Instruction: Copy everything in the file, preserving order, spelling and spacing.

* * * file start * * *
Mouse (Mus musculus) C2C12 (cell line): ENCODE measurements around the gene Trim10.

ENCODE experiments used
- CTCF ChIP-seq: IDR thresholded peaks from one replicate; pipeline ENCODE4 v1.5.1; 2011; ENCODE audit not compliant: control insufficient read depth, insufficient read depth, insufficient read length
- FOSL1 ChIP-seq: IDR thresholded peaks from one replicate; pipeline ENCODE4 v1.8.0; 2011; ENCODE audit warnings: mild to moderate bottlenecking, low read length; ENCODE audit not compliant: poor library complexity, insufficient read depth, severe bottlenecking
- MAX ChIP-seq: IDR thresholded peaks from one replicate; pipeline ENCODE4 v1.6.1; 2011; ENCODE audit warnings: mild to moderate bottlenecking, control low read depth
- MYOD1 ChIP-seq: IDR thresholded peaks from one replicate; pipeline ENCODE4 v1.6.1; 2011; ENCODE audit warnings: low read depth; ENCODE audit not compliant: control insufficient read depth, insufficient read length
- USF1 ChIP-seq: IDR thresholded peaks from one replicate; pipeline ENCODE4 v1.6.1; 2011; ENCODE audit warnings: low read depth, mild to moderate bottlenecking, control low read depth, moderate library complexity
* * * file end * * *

Mouse (Mus musculus) C2C12 (cell line): ENCODE measurements around the gene Trim10.

ENCODE experiments used
- CTCF ChIP-seq: IDR thresholded peaks from one replicate; pipeline ENCODE4 v1.5.1; 2011; ENCODE audit not compliant: control insufficient read depth, insufficient read depth, insufficient read length
- FOSL1 ChIP-seq: IDR thresholded peaks from one replicate; pipeline ENCODE4 v1.8.0; 2011; ENCODE audit warnings: mild to moderate bottlenecking, low read length; ENCODE audit not compliant: poor library complexity, insufficient read depth, severe bottlenecking
- MAX ChIP-seq: IDR thresholded peaks from one replicate; pipeline ENCODE4 v1.6.1; 2011; ENCODE audit warnings: mild to moderate bottlenecking, control low read depth
- MYOD1 ChIP-seq: IDR thresholded peaks from one replicate; pipeline ENCODE4 v1.6.1; 2011; ENCODE audit warnings: low read depth; ENCODE audit not compliant: control insufficient read depth, insufficient read length
- USF1 ChIP-seq: IDR thresholded peaks from one replicate; pipeline ENCODE4 v1.6.1; 2011; ENCODE audit warnings: low read depth, mild to moderate bottlenecking, control low read depth, moderate library complexity